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People who used marijuana were almost twice as likely as non-users to suffer a bout of stress cardiomyopathy, a condition also known as takotsubo, said study co-author Dr. Amitoj Singh. He is chief cardiology fellow at St. Luke's University Health Network in Bethlehem, Pa.
Further, pot users experiencing takotsubo were more likely to suffer a cardiac arrest or require an implanted defibrillator, compared with non-users with takotsubo, Singh said. Cardiac arrest is when the heart suddenly stops beating.
"Marijuana does not appear to be entirely safe, as some of the lobbyists for marijuana are arguing," Singh said. But the study did not prove that pot causes takotsubo.
Singh was to present his findings Sunday at the American Heart Association's annual meeting, in New Orleans. Research presented at meetings is considered preliminary until published in a peer-reviewed journal.
An American Heart Association spokeswoman questioned the findings, noting that the study mainly focused on marijuana use among people who'd fallen ill with takotsubo, which is a very rare condition.
"I think they're extending conclusions that go beyond the data," said Donna Arnett, dean and professor of epidemiology at the University of Kentucky College of Public Health, in Lexington. "These data are suggestive only. I don't know you can extend it to say you should not use marijuana in terms of risk for stress cardiomyopathy."
Takotsubo is a sudden and usually temporary weakening of the heart muscle that reduces the heart's ability to pump -- essentially a "stunning" of the heart, Singh explained. This can cause chest pain, shortness of breath, dizziness and sometimes fainting.
The condition generally causes no long-term effects on a person's heart health, Singh said.
Singh said he and his colleagues decided to investigate this topic after treating a patient in their hospital who'd ingested marijuana and was found to be suffering from takotsubo.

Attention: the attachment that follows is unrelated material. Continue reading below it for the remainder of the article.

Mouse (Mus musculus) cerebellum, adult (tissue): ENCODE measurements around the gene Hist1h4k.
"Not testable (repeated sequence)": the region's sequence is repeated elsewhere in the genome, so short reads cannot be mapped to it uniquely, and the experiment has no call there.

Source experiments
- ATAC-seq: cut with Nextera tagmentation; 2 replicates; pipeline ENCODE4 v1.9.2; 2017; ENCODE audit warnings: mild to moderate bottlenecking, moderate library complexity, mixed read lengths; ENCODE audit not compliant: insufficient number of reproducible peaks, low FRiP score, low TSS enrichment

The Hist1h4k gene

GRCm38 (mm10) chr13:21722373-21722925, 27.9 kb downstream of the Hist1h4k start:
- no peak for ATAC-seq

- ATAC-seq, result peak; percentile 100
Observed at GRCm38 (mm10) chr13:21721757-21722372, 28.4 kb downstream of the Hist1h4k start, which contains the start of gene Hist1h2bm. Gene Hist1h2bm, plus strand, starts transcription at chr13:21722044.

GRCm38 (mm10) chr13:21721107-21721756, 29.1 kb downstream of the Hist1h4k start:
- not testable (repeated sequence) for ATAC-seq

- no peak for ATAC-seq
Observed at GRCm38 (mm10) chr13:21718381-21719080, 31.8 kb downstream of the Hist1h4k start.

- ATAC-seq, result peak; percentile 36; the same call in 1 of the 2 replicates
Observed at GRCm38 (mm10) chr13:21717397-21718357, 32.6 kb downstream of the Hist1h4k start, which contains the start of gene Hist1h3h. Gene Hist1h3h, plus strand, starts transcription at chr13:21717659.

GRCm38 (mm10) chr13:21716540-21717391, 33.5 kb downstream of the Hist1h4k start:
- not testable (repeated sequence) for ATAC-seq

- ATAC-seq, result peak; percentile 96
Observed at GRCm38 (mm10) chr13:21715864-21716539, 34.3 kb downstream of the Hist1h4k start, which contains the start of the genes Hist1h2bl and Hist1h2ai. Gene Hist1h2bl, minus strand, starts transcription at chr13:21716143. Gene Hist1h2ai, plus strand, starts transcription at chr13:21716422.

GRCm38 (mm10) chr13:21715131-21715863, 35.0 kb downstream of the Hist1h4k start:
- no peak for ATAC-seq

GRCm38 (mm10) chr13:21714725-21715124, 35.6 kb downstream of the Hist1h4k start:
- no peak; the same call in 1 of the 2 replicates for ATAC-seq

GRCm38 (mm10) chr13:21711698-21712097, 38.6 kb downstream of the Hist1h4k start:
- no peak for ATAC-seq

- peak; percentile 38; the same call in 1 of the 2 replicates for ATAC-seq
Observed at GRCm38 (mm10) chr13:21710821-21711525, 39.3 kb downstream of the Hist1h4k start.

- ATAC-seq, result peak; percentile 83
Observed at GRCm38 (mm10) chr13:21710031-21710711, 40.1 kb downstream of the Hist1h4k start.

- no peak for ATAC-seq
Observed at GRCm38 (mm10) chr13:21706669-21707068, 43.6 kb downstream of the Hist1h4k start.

Of those patients, 210 were also identified as marijuana users, which amounts to less than 1 percent of all people identified with takotsubo.
The marijuana users with takotsubo were more likely to be younger and male, with few other heart risk factors, the researchers found.
"Most of these people who had used marijuana and had developed takotsubo were young men, which was completely diametrically opposite of what takotsubo is known for," Singh said.
Despite their age and relative heart health, the marijuana users were significantly more likely than non-users to go into cardiac arrest (2.4 percent versus 0.8 percent, respectively) and to require an implanted defibrillator to detect and correct dangerously abnormal heart rhythms (2.4 percent versus 0.6 percent, respectively).
"They should not be having these severe side effects like cardiac arrest," Singh said. "That's an alarming thing for people who ingested marijuana."
Looking at the entire database, Singh and his colleagues concluded that active marijuana use doubles the risk of takotsubo in young men.
Chemicals contained in marijuana are known to interact with systems that control or moderate stress hormones within the body, and could potentially explain this observation, Singh said.
Paul Armentano, deputy director of NORML, a group advocating reform of marijuana laws, said that takotsubo is extremely rare, and occurred in far fewer than 1 percent of the patients tracked in the health care database.
On the other hand, national data indicates more than 10 percent of Americans use marijuana, and as many as one-third of young adults aged 18 to 25 are users, Armentano said.
"Self-evidently, if cannabis consumption is a risk factor for this condition, it is a nearly insignificant risk factor," he said.
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